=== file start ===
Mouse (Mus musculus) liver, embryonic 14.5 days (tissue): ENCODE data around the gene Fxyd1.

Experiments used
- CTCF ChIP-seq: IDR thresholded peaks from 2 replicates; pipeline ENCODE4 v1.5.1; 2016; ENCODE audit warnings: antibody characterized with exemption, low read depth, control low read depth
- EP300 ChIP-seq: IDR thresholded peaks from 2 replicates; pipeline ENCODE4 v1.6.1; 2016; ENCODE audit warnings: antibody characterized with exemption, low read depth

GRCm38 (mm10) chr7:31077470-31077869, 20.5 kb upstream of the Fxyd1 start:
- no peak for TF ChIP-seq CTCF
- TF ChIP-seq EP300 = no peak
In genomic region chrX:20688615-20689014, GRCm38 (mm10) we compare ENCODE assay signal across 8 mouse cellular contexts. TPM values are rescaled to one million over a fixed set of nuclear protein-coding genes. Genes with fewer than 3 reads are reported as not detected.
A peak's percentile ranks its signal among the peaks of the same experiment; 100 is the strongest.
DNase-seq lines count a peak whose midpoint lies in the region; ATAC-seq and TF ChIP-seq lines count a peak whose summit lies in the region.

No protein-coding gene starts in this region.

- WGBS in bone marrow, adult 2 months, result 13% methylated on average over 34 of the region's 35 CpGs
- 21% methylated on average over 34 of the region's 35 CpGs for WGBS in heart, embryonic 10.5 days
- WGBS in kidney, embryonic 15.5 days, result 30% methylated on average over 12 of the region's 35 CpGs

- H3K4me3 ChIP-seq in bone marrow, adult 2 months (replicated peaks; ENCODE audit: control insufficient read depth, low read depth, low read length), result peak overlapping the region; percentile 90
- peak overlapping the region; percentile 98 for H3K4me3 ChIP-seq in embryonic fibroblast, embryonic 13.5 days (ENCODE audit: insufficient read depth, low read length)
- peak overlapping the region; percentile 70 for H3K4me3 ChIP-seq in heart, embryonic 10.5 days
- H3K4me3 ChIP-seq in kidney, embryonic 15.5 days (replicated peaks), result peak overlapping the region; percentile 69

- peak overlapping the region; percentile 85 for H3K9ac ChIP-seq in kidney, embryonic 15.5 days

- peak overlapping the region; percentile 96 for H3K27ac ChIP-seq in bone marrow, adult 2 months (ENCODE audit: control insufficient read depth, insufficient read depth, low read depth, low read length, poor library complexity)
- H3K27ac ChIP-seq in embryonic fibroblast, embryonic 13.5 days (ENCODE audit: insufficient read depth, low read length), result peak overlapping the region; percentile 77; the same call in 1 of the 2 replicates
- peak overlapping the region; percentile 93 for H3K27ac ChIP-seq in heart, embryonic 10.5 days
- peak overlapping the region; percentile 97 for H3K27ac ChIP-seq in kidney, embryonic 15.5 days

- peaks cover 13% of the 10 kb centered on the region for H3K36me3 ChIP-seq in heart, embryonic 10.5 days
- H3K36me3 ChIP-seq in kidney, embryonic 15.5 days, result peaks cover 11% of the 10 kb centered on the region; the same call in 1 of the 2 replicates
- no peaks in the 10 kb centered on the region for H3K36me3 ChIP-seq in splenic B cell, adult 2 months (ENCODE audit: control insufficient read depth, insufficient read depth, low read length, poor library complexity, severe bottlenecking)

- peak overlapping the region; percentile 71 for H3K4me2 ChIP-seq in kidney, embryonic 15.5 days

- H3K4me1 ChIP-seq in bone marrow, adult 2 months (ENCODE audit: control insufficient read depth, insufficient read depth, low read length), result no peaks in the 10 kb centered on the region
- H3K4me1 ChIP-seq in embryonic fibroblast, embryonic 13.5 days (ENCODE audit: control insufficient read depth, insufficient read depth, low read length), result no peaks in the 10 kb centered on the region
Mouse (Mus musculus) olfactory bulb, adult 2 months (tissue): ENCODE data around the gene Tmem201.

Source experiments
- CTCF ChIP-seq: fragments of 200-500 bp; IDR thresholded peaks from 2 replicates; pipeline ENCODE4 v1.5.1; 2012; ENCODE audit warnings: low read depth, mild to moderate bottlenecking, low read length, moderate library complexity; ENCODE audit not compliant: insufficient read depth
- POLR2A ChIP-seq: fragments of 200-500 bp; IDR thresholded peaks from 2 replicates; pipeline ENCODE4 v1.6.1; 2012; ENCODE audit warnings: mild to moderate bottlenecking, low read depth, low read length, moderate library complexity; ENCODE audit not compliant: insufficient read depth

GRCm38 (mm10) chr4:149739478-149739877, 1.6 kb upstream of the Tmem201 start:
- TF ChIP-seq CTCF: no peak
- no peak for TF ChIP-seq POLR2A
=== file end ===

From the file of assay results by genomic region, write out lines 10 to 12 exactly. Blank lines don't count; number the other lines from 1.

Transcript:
DNase-seq lines count a peak whose midpoint lies in the region; ATAC-seq and TF ChIP-seq lines count a peak whose summit lies in the region.

No protein-coding gene starts in this region.

- WGBS in bone marrow, adult 2 months, result 13% methylated on average over 34 of the region's 35 CpGs